Fairy Tale Friday: The Three Brothers


and Other Maiden in the Tower Tales From Around the World

Since it’s May I will be focusing exclusively on Rapunzel or ATU 310 Maiden in the Tower tales.

The Three Brothers (285-286)


ATU 310 Maiden in the Tower

ATU 653 The Skillful Brothers

This fairy tale is a little different from other conventional Rapunzel tales by  being exclusively an ATU 310 tale. Meaning the main story is about, as you might expect from the title, the three brothers.

The tale opens with a time frame – the brothers’ father dies when the youngest, Tito, is five. They grow into “sturdy young men.” (285). Seeing that they are grown up, their mother tells them to go off for nine years and return and show her “‘what [they] have learned'” (285). As happens when brothers separate to go searching for anything or learning a skill, they agree to meet nine years later at a designated crossroads.

Each learns a special skill after falling in with three different sorts of people. The oldest, An-no, learns glassblowing. The middle, Berto, learns shipbuilding. And the youngest, Tito, learns thievery.

After returning home, they hear news that the king’s daughter Amelia has been kidnapped. Guess who’s in the tower?

Anyone who can find her and rescue her will be allowed to marry her. I was rather tickled by this part, since it encourages the brothers to “use their knowledge and skill to find the missing princess” (285). This is similar to what happens early on in “Prince Ahmed and the Fairy Peri-Banu,” where Ahmed and his brothers have to use all three of their marvelous discoveries to save their cousin.

An-no finds the princess using “a spy-glass in which everything hidden from the eyes of men could be seen” (285). (This also exists in the story mentioned above.) From it they learn she is, of course, “confined to a tower on an island” (286). To get there, Berto builds the ship that sails them to the island. Once there, they find “the tower very closely guarded armed soldiers” (286). Now, Tito’s steals the princess, though the tale doesn’t give us details as to how he does. It only says that “[t]hrough his skill he succeeded in rescuing her” (286). I would have liked a little more details on the how of it.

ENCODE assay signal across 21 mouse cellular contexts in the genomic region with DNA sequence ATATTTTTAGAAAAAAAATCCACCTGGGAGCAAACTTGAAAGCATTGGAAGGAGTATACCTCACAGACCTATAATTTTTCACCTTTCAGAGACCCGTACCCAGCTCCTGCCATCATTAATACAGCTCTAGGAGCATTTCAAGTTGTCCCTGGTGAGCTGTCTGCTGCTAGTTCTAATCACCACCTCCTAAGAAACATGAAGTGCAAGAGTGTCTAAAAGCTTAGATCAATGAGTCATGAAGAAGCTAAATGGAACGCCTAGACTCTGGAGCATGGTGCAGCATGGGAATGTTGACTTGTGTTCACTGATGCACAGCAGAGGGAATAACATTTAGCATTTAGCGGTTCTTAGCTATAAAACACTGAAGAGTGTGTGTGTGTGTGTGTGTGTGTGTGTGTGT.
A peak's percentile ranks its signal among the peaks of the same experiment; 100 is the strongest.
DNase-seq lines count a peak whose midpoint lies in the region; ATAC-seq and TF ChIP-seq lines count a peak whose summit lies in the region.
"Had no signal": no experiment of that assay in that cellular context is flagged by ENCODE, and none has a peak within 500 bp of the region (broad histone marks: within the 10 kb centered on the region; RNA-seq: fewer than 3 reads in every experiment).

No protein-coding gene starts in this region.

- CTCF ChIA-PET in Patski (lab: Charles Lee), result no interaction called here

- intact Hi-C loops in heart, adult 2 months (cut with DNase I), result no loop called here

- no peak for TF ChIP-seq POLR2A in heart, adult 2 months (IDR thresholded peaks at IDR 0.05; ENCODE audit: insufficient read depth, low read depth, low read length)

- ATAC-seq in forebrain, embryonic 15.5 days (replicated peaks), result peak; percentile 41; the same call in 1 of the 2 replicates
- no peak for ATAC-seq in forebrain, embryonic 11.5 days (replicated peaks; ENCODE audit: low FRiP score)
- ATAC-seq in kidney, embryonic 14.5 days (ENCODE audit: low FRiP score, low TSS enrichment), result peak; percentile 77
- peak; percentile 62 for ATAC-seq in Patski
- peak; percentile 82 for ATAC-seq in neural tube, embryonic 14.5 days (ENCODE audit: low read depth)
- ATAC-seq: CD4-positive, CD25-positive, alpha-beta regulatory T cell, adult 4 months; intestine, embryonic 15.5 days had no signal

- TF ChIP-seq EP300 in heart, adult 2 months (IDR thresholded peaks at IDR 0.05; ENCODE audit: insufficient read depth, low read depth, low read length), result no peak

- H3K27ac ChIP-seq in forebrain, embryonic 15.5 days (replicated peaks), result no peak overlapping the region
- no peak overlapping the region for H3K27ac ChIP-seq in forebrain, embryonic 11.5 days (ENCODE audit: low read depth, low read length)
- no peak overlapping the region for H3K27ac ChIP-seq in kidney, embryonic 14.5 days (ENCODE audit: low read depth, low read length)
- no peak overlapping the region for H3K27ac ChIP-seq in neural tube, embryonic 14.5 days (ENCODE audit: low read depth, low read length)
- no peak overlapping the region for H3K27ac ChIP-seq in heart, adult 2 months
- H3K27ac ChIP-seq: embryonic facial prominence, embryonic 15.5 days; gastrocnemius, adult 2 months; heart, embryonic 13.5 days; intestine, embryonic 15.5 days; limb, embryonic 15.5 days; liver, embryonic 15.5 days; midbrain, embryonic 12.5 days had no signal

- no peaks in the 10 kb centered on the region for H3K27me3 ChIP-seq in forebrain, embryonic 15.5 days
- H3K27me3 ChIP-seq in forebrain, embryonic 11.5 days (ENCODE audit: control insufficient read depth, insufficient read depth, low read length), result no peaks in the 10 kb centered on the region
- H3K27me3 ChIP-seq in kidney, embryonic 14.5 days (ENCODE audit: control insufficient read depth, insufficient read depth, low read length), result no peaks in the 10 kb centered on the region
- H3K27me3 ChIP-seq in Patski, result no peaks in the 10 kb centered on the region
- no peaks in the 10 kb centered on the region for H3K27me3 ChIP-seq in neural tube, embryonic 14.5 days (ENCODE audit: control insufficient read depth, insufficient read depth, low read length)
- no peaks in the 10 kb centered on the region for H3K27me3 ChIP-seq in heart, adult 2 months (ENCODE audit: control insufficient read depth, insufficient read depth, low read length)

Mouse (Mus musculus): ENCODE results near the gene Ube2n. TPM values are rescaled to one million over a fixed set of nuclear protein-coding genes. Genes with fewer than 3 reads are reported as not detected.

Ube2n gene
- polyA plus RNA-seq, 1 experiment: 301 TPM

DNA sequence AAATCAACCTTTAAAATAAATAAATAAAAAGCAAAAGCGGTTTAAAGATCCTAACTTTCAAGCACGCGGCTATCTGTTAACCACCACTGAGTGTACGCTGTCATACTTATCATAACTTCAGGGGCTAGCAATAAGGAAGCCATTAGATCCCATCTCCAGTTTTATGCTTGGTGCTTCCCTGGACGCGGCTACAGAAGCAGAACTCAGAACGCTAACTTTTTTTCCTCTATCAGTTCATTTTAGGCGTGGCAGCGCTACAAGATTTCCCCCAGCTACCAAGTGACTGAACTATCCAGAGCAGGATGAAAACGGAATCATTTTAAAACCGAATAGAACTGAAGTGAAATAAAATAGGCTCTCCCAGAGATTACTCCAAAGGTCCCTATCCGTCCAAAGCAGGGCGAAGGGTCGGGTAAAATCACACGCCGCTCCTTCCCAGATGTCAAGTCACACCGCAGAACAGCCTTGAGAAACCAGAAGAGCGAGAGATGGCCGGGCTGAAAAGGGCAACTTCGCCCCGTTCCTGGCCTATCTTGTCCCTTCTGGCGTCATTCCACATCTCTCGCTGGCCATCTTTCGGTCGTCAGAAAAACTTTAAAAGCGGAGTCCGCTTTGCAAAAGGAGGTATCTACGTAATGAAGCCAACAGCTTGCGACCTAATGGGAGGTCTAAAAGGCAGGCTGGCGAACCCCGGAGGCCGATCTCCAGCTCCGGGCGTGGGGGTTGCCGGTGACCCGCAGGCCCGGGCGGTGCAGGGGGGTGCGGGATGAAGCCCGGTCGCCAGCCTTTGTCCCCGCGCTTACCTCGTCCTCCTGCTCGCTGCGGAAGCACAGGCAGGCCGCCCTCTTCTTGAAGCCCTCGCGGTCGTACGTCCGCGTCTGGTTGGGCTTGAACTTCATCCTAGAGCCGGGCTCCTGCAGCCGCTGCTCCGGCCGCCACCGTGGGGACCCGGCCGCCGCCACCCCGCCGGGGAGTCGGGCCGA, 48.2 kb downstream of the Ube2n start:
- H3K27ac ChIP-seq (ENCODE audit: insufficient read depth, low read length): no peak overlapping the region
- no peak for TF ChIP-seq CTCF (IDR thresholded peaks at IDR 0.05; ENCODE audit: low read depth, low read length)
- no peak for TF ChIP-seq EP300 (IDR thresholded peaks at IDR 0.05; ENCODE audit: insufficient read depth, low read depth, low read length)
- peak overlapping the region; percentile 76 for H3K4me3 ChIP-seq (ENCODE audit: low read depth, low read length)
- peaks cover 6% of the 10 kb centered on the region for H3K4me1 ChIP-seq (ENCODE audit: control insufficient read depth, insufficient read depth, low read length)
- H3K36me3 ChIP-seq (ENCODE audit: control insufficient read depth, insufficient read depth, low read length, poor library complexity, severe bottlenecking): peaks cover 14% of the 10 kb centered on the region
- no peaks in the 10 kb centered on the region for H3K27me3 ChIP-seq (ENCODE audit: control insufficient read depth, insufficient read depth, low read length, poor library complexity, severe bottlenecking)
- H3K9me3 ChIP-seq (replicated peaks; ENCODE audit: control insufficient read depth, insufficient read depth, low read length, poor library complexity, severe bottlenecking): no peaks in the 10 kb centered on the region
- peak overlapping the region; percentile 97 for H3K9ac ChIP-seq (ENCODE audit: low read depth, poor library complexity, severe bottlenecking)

Either way, the princess is brought home safely and the brothers quarrel about who gets to marry her. The king, actually being sensible and realizing they each contributed to Amelia’s rescue, “decided not to bestow his daughter on any of them. Instead he gave half his wealth to be divided equally between An-n0, Berto, and Tito” (286).

This ending is divergent than what usually happens (which would be the youngest marrying her). I do wonder if Amelia would have wanted to marry any of them. Fortunately, she doesn’t have to.

Additionally, as regards the king giving away half his wealth, what will the princess have? The remaining half? Will she inherit when the king dies? Does she have to marry? Or will she rule on her own?

Although she doesn’t have a lot of time in the story, the princess in the tower would be an interesting character to explore, at least in terms of her political power and how and why she was kidnapped in the first place. (And how Tito convinced her to leave with him. And did she want to be rescued. I’m assuming she did, just for the sake of that the story implies it was good for her to be.)


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